Monday, May 15, 2006

US "legally obliged" to protect reefs

As Geoffrey Lean reports it (14 May), the Bush administration has formally admitted that global warming is killing coral reefs:
...And the admission means that, under US law, [the administration] will finally be obliged to take action to reduce the pollution that causes climate change.

The US National Marine Fisheries Service (NMFS) has this month ruled that two species of coral - elkhorn and staghorn - must officially be registered as threatened under the US Endangered Species Act, partly because they are imperilled by rising sea temperatures. They are the first species ever to be listed as a result of global warming.
A NOAA press release from 5 May is here. It notes that "primary factors include disease, temperature-induced bleaching, and physical damage from hurricanes". The press release does not make reference to anthropogenic climate change. A report on their 12 May ruling is here

If Lean's interpretation (apparently based on comments such as these from Brent Plater at the Center for Biological Diversity) is correct, then it looks as if this prediction for 2006 (here and here) could turn out to be right (see also Myles Allen here).

A threat that liablity for consequences for global warming may become enforceable in law may contribute to pressures to undermine that law. In this regard , an overhaul of the US Endangered Species Act which "would give would give political appointees the authority to make critical scientific judgments now reserved for federal scientists" (according to this editorial in the 13 May Register Guard) could prove useful. The case of the coral itself may be neither the trigger nor a direct contributory factor for this proposed change. But it would go with the grain of policy.

Two more points: 1) it has been suggested that the category "threatened" offers little protection under the ESA, and that the category "critically endangered" would be more effective. To this, Brent Plater responds:
It is not correct to say that a threatened listing involves little if any real protection for the corals. Arguably the most important protection provided by the Endangered Species Act, the "consultation" process which requires every federal action to be altered or halted if the action will jeopardize the corals, comes into effect on June 8. A threatened listing also requires critical habitats to be designated and protected within 12 months, and a recovery team to be formed and a recovery plan to be created. In fact the only difference between an endangered and a threatened listing is that the prohibitions against "take" of the species may be slightly modified and will be delayed by about 1 year. Basically that means private (non-federal) actors are not regulated for 12 months, but even most so-called private actions that affect coral are federalized by requiring a permit from the Army Corps of Engineers, NOAA, or the EPA.Besides, most of the activities that constitute take of these corals by private persons is already prohibited under state, federal, or international law.
and 2) Tom Goreau says:
I understand that the ruling refers to elevated sea surface temperatures, hurricanes and disease. It is the case that disease has been the major killer of Caribbean Acropora. Global warming is a contributory factor. In the Pacific, global warming has been the number one killer of Acropora species, but none of those hundreds of species have been put on the list.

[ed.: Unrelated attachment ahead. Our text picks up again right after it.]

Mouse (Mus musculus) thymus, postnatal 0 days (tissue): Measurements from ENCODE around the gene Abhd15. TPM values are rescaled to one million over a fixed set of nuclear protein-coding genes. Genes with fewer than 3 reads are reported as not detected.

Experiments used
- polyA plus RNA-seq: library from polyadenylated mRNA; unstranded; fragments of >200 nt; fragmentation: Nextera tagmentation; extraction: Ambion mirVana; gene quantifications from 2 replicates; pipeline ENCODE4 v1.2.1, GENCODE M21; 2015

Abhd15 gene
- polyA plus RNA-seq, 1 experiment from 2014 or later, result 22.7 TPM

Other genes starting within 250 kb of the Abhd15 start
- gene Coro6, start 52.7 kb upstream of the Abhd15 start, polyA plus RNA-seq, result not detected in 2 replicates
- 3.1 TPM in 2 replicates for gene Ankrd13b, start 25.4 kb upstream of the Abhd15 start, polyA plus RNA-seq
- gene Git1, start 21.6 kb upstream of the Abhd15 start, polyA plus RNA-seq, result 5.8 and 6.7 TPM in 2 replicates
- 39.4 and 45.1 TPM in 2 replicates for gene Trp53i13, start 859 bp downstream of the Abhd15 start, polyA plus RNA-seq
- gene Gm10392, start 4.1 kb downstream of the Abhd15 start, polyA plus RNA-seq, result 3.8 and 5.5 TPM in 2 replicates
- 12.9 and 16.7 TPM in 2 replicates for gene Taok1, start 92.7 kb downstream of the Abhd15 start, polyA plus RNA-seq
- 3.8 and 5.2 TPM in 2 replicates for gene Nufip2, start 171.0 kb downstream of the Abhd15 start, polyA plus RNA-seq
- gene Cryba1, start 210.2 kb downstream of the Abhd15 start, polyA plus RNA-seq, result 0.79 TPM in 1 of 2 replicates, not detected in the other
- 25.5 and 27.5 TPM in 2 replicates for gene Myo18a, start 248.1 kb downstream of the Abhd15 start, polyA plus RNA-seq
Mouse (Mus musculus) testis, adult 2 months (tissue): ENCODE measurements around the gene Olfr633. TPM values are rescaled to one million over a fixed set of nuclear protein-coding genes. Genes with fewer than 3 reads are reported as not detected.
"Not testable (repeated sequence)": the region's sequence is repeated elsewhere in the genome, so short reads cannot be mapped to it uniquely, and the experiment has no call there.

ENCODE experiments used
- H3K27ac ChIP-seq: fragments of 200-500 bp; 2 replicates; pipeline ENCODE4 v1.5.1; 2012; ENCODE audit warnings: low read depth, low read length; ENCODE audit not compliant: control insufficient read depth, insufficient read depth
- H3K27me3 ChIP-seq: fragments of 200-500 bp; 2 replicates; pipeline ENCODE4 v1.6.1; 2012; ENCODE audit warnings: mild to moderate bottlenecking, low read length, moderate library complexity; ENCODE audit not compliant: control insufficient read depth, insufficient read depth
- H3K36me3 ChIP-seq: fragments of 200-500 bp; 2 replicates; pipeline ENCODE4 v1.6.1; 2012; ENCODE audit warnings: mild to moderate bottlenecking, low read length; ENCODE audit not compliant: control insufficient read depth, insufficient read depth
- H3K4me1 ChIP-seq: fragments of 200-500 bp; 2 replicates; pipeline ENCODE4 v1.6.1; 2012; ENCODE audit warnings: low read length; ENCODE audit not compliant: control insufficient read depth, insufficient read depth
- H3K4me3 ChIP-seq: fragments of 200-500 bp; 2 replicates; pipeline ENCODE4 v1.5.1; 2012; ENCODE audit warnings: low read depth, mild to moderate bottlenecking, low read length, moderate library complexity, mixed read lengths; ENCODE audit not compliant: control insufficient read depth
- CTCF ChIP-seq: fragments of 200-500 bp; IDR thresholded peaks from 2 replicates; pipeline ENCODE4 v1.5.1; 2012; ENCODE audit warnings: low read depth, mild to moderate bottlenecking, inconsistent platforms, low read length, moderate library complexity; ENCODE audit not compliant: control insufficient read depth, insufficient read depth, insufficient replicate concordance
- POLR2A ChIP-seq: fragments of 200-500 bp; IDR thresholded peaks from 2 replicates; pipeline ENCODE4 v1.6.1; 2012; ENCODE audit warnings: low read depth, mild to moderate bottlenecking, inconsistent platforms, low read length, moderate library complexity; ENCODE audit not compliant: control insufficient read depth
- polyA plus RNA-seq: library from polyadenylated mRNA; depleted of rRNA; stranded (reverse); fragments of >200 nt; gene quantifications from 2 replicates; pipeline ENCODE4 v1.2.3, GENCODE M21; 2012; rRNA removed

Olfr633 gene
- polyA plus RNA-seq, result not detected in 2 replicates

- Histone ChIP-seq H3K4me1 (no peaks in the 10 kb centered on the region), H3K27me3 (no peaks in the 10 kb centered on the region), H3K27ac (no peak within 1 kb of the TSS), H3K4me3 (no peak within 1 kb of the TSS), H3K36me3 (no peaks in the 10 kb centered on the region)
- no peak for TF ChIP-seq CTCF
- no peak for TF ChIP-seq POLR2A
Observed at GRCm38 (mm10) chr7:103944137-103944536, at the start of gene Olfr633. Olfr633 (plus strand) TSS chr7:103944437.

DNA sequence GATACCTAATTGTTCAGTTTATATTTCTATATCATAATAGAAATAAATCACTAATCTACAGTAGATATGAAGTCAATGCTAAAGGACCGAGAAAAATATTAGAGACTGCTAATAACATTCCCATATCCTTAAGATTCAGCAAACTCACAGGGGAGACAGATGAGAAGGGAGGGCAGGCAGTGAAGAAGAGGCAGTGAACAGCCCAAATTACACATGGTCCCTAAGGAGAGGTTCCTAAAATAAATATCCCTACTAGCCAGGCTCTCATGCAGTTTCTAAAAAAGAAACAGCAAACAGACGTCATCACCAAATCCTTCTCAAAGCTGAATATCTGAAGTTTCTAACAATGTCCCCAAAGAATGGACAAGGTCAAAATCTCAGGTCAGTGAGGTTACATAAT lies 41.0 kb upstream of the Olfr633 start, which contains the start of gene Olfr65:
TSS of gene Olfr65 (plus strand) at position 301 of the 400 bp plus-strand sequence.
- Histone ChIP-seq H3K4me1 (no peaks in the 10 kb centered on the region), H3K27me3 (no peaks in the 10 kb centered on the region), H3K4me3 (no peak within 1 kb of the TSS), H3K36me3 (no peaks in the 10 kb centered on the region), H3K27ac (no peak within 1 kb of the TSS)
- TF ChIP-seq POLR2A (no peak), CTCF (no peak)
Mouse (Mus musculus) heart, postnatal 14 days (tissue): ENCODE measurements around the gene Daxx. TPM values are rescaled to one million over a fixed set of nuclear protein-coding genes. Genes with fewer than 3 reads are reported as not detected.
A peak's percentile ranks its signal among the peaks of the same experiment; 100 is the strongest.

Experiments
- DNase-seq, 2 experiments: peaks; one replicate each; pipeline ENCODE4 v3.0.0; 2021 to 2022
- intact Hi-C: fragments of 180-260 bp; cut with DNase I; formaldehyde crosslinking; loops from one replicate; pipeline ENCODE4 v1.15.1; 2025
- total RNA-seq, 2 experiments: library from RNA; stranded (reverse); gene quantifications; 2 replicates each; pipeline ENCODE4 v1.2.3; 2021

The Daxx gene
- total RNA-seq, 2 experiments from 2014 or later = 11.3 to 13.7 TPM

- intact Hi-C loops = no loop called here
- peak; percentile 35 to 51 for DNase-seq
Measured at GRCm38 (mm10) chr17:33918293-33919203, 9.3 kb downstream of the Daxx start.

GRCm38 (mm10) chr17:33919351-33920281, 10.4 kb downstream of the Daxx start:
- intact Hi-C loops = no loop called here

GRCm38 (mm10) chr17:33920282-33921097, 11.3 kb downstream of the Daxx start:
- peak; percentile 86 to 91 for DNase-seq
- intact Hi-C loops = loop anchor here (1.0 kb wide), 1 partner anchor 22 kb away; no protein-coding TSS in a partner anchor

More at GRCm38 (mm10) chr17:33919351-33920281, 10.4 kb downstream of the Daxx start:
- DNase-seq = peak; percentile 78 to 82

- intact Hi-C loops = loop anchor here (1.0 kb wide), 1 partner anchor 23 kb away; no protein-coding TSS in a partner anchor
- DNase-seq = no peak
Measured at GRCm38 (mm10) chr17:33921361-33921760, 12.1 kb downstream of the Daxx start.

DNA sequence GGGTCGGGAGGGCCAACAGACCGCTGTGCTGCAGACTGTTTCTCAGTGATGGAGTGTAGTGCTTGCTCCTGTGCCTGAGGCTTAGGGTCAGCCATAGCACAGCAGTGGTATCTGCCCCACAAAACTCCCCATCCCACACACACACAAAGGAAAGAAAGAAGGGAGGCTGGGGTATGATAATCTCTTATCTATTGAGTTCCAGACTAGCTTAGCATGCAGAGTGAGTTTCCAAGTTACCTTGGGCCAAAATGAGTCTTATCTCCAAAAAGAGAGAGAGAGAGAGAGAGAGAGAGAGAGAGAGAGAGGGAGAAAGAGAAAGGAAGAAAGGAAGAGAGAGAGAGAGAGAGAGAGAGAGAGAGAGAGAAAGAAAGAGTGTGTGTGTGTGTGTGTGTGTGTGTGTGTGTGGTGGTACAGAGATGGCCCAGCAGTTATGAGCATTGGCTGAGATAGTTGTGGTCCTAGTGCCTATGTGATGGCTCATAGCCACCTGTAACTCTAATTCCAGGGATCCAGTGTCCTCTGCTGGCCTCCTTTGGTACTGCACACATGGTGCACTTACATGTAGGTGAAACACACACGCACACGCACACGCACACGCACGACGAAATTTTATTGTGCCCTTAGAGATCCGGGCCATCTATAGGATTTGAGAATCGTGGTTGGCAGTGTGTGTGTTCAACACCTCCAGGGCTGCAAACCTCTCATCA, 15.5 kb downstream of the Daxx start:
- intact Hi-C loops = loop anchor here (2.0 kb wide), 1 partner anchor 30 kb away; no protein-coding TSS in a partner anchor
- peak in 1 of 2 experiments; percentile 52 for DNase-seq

But see the comment appended to this post.


Anonymous Anonymous said...

Caspar, there is no such thing as “critically endangered” under the Endangered Species Act; that is an IUCN criterion that doesn’t exist in domestic law. It is just called Endangered. I also think its stretching it to think that the coral listing is leading to the undermining of the Endangered Species Act in Congress. That question has never been raised in the debates; most opponents of the Endangered Species Act are fearful to raise the corals issues because with those species we have documented evidence that their loss will actually cost us billions of hard dollars. The developers and the politicians they give money to in the U.S. have plenty of other bones to pick with America’s imperiled fish and wildlife, and they haven’t needed to bleached coral to add fuel to their unholy fires.

Furthermore, the final rule does not focus on diseases, nor does it say that global warming is simply a “contributing factor.” The final rule instead lists elevated sea surface temperature as a “major threat” to corals, along with disease and hurricanes. The rule also suggests that the synergistic effects of these threats are worrisome. The scientific literature is replete with references that show that each of these three threats—hurricanes, sea surface temperature and even disease—are made worse by global warming. No other threat or source but global warming can be behind all three of these major threats attributed by NMFS. The final rule clearly reflects this, although it also impliedly shows the Bush Administration’s lock-down on agency scientists providing attribution for global warming to human agency.

7:34 am  

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